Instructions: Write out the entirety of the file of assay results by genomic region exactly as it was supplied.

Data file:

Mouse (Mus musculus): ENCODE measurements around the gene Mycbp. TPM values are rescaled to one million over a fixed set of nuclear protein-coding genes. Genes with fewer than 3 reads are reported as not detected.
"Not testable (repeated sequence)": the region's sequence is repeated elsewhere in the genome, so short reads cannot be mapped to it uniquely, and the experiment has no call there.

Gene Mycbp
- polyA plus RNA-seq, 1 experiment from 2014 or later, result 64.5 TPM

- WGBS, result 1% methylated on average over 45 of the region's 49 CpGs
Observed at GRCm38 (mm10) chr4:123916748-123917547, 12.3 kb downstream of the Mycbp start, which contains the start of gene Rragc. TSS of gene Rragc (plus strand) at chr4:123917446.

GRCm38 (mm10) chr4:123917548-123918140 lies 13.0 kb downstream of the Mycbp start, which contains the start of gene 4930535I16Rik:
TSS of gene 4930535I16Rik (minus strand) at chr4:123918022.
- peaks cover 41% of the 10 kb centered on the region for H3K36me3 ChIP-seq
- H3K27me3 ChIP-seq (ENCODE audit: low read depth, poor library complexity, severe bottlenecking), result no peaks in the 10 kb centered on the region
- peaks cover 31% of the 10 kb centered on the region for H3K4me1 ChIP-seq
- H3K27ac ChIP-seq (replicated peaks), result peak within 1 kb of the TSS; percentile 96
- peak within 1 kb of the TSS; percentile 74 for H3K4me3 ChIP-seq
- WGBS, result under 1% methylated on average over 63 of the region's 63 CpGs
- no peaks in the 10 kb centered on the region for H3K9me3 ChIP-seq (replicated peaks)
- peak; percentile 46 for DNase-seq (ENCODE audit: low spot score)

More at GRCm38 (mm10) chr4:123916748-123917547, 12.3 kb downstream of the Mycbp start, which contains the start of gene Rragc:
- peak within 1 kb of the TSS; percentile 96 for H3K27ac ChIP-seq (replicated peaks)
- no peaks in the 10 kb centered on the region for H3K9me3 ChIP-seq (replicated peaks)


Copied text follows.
Mouse (Mus musculus): ENCODE measurements around the gene Mycbp. TPM values are rescaled to one million over a fixed set of nuclear protein-coding genes. Genes with fewer than 3 reads are reported as not detected.
"Not testable (repeated sequence)": the region's sequence is repeated elsewhere in the genome, so short reads cannot be mapped to it uniquely, and the experiment has no call there.

Gene Mycbp
- polyA plus RNA-seq, 1 experiment from 2014 or later, result 64.5 TPM

- WGBS, result 1% methylated on average over 45 of the region's 49 CpGs
Observed at GRCm38 (mm10) chr4:123916748-123917547, 12.3 kb downstream of the Mycbp start, which contains the start of gene Rragc. TSS of gene Rragc (plus strand) at chr4:123917446.

GRCm38 (mm10) chr4:123917548-123918140 lies 13.0 kb downstream of the Mycbp start, which contains the start of gene 4930535I16Rik:
TSS of gene 4930535I16Rik (minus strand) at chr4:123918022.
- peaks cover 41% of the 10 kb centered on the region for H3K36me3 ChIP-seq
- H3K27me3 ChIP-seq (ENCODE audit: low read depth, poor library complexity, severe bottlenecking), result no peaks in the 10 kb centered on the region
- peaks cover 31% of the 10 kb centered on the region for H3K4me1 ChIP-seq
- H3K27ac ChIP-seq (replicated peaks), result peak within 1 kb of the TSS; percentile 96
- peak within 1 kb of the TSS; percentile 74 for H3K4me3 ChIP-seq
- WGBS, result under 1% methylated on average over 63 of the region's 63 CpGs
- no peaks in the 10 kb centered on the region for H3K9me3 ChIP-seq (replicated peaks)
- peak; percentile 46 for DNase-seq (ENCODE audit: low spot score)

More at GRCm38 (mm10) chr4:123916748-123917547, 12.3 kb downstream of the Mycbp start, which contains the start of gene Rragc:
- peak within 1 kb of the TSS; percentile 96 for H3K27ac ChIP-seq (replicated peaks)
- no peaks in the 10 kb centered on the region for H3K9me3 ChIP-seq (replicated peaks)